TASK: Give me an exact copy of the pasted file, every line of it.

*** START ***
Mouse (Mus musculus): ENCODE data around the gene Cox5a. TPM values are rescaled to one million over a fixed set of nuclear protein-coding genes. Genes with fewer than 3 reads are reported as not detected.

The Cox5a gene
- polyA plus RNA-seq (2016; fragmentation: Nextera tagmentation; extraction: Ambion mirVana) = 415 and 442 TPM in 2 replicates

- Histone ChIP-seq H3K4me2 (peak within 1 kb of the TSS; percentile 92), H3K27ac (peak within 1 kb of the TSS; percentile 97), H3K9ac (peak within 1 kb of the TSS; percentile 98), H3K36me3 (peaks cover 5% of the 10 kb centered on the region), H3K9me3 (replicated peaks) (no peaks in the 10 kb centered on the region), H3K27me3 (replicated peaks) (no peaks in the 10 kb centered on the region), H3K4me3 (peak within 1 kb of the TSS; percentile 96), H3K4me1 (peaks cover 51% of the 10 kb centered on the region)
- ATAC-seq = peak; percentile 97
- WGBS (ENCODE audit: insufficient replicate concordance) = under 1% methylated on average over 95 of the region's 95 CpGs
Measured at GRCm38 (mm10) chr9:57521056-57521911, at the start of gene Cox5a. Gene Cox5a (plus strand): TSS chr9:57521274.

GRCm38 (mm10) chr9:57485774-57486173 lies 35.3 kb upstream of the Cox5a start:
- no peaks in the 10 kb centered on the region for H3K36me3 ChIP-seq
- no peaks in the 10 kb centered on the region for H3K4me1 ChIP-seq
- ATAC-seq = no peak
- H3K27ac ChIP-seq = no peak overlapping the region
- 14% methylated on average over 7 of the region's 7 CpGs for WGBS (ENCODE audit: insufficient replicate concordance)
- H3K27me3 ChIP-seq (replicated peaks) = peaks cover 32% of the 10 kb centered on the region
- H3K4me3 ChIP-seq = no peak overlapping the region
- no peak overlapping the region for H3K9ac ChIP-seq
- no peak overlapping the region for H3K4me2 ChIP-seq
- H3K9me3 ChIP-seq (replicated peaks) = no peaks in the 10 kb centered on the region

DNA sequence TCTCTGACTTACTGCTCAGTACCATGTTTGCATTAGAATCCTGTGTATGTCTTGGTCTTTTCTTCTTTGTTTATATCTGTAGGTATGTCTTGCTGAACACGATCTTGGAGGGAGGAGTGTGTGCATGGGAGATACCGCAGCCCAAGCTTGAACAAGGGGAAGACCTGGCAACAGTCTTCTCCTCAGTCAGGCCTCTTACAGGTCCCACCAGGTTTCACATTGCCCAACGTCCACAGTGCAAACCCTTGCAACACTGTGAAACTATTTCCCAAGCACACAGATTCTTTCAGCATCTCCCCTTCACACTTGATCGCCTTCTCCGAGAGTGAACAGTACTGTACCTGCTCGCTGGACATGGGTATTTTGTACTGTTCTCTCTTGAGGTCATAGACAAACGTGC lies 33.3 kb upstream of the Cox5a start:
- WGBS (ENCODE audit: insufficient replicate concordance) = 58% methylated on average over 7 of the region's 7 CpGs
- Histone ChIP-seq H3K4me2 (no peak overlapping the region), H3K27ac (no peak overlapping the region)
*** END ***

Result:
Mouse (Mus musculus): ENCODE data around the gene Cox5a. TPM values are rescaled to one million over a fixed set of nuclear protein-coding genes. Genes with fewer than 3 reads are reported as not detected.

The Cox5a gene
- polyA plus RNA-seq (2016; fragmentation: Nextera tagmentation; extraction: Ambion mirVana) = 415 and 442 TPM in 2 replicates

- Histone ChIP-seq H3K4me2 (peak within 1 kb of the TSS; percentile 92), H3K27ac (peak within 1 kb of the TSS; percentile 97), H3K9ac (peak within 1 kb of the TSS; percentile 98), H3K36me3 (peaks cover 5% of the 10 kb centered on the region), H3K9me3 (replicated peaks) (no peaks in the 10 kb centered on the region), H3K27me3 (replicated peaks) (no peaks in the 10 kb centered on the region), H3K4me3 (peak within 1 kb of the TSS; percentile 96), H3K4me1 (peaks cover 51% of the 10 kb centered on the region)
- ATAC-seq = peak; percentile 97
- WGBS (ENCODE audit: insufficient replicate concordance) = under 1% methylated on average over 95 of the region's 95 CpGs
Measured at GRCm38 (mm10) chr9:57521056-57521911, at the start of gene Cox5a. Gene Cox5a (plus strand): TSS chr9:57521274.

GRCm38 (mm10) chr9:57485774-57486173 lies 35.3 kb upstream of the Cox5a start:
- no peaks in the 10 kb centered on the region for H3K36me3 ChIP-seq
- no peaks in the 10 kb centered on the region for H3K4me1 ChIP-seq
- ATAC-seq = no peak
- H3K27ac ChIP-seq = no peak overlapping the region
- 14% methylated on average over 7 of the region's 7 CpGs for WGBS (ENCODE audit: insufficient replicate concordance)
- H3K27me3 ChIP-seq (replicated peaks) = peaks cover 32% of the 10 kb centered on the region
- H3K4me3 ChIP-seq = no peak overlapping the region
- no peak overlapping the region for H3K9ac ChIP-seq
- no peak overlapping the region for H3K4me2 ChIP-seq
- H3K9me3 ChIP-seq (replicated peaks) = no peaks in the 10 kb centered on the region

DNA sequence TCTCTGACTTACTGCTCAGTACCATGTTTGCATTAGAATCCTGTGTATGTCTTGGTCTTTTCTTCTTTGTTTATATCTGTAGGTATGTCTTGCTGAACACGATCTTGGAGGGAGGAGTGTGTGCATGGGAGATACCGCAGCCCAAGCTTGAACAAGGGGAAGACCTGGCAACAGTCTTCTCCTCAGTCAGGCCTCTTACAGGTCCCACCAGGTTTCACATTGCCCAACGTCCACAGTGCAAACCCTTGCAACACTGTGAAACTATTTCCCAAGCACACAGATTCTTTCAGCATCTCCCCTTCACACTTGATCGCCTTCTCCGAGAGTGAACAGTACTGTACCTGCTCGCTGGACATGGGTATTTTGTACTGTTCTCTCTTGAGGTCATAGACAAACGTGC lies 33.3 kb upstream of the Cox5a start:
- WGBS (ENCODE audit: insufficient replicate concordance) = 58% methylated on average over 7 of the region's 7 CpGs
- Histone ChIP-seq H3K4me2 (no peak overlapping the region), H3K27ac (no peak overlapping the region)